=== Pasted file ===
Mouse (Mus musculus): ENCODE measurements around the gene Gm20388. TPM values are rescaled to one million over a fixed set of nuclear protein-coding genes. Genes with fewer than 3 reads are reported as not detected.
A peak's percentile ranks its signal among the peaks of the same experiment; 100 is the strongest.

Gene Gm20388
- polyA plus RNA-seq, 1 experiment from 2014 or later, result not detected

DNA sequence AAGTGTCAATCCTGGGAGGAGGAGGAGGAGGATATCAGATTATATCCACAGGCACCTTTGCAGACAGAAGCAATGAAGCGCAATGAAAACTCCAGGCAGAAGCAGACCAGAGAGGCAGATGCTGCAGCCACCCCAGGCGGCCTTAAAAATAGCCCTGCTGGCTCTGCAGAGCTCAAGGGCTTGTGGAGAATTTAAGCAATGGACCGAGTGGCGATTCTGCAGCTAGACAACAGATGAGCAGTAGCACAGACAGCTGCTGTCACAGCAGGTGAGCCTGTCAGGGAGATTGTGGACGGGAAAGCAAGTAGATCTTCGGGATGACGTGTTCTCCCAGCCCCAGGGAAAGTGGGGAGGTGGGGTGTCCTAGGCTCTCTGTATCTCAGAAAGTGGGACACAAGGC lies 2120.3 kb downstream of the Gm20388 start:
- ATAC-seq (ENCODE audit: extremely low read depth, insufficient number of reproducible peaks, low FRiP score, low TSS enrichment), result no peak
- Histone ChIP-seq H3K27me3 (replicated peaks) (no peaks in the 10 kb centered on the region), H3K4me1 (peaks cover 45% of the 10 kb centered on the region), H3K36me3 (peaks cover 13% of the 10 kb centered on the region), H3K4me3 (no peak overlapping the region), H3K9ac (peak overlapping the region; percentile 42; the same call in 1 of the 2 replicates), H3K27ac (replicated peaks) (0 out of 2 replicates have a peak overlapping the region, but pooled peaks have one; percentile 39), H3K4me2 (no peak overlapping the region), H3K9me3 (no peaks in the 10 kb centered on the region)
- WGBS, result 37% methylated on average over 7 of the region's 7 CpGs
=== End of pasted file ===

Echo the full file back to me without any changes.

Mouse (Mus musculus): ENCODE measurements around the gene Gm20388. TPM values are rescaled to one million over a fixed set of nuclear protein-coding genes. Genes with fewer than 3 reads are reported as not detected.
A peak's percentile ranks its signal among the peaks of the same experiment; 100 is the strongest.

Gene Gm20388
- polyA plus RNA-seq, 1 experiment from 2014 or later, result not detected

DNA sequence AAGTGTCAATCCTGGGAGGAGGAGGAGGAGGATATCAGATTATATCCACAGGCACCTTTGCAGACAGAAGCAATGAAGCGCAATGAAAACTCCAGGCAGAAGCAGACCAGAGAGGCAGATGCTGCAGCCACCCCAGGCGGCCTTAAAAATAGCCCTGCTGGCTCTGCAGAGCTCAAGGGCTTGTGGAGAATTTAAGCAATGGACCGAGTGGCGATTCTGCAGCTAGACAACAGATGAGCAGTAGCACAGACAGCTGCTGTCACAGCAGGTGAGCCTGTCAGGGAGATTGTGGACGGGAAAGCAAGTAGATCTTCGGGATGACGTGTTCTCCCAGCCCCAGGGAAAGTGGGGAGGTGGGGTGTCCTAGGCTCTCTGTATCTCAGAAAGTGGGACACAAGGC lies 2120.3 kb downstream of the Gm20388 start:
- ATAC-seq (ENCODE audit: extremely low read depth, insufficient number of reproducible peaks, low FRiP score, low TSS enrichment), result no peak
- Histone ChIP-seq H3K27me3 (replicated peaks) (no peaks in the 10 kb centered on the region), H3K4me1 (peaks cover 45% of the 10 kb centered on the region), H3K36me3 (peaks cover 13% of the 10 kb centered on the region), H3K4me3 (no peak overlapping the region), H3K9ac (peak overlapping the region; percentile 42; the same call in 1 of the 2 replicates), H3K27ac (replicated peaks) (0 out of 2 replicates have a peak overlapping the region, but pooled peaks have one; percentile 39), H3K4me2 (no peak overlapping the region), H3K9me3 (no peaks in the 10 kb centered on the region)
- WGBS, result 37% methylated on average over 7 of the region's 7 CpGs